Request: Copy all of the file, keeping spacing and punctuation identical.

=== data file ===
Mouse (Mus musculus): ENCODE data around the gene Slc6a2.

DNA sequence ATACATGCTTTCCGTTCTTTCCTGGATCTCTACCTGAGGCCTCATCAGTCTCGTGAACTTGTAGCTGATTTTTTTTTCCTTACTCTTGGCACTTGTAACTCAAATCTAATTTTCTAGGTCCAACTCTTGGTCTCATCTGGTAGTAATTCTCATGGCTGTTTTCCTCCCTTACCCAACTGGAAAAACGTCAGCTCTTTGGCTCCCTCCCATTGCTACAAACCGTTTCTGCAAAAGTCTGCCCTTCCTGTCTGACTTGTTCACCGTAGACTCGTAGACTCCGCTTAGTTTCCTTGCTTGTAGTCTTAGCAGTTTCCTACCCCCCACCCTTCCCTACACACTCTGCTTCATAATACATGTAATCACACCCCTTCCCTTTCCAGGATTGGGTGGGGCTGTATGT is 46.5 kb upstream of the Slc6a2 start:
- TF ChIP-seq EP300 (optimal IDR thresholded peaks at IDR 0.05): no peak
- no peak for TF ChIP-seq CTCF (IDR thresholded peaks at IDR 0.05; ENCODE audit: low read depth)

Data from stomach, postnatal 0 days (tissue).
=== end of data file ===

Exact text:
Mouse (Mus musculus): ENCODE data around the gene Slc6a2.

DNA sequence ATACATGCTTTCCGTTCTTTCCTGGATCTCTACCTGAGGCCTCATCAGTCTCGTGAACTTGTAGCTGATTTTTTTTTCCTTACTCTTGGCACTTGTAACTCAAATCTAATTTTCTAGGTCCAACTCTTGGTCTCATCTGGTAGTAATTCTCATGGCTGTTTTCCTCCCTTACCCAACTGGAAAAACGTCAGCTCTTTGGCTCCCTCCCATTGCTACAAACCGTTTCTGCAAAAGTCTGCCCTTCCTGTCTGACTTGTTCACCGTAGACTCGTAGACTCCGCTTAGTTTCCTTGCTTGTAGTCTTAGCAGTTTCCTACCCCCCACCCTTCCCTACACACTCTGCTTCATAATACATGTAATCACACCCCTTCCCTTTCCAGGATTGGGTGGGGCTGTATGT is 46.5 kb upstream of the Slc6a2 start:
- TF ChIP-seq EP300 (optimal IDR thresholded peaks at IDR 0.05): no peak
- no peak for TF ChIP-seq CTCF (IDR thresholded peaks at IDR 0.05; ENCODE audit: low read depth)

Data from stomach, postnatal 0 days (tissue).